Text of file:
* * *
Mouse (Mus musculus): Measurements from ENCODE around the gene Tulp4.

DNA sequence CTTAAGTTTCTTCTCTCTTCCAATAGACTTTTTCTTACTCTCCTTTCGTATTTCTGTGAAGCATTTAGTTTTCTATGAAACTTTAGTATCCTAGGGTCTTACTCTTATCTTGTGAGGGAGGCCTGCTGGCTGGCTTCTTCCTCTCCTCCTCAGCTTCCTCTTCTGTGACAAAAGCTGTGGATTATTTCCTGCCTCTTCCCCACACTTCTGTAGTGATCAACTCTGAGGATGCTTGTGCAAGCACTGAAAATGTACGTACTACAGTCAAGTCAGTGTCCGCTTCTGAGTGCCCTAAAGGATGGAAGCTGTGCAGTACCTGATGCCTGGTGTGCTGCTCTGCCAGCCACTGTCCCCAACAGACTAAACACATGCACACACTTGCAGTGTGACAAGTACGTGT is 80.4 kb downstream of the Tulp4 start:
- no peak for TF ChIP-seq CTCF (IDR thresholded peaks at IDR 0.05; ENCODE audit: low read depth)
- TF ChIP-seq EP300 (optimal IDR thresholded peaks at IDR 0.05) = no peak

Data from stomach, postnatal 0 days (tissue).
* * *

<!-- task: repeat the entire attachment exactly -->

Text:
Mouse (Mus musculus): Measurements from ENCODE around the gene Tulp4.

DNA sequence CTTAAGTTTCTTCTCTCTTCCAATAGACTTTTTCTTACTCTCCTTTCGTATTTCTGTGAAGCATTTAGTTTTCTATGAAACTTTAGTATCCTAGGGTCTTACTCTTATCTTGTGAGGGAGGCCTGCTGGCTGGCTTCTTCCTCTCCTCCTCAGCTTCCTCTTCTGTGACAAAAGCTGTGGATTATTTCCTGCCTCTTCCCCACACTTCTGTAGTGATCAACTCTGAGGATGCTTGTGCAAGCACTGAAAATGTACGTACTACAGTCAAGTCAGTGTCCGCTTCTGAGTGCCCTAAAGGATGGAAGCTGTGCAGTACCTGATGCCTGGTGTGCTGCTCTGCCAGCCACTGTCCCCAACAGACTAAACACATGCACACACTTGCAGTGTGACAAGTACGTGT is 80.4 kb downstream of the Tulp4 start:
- no peak for TF ChIP-seq CTCF (IDR thresholded peaks at IDR 0.05; ENCODE audit: low read depth)
- TF ChIP-seq EP300 (optimal IDR thresholded peaks at IDR 0.05) = no peak

Data from stomach, postnatal 0 days (tissue).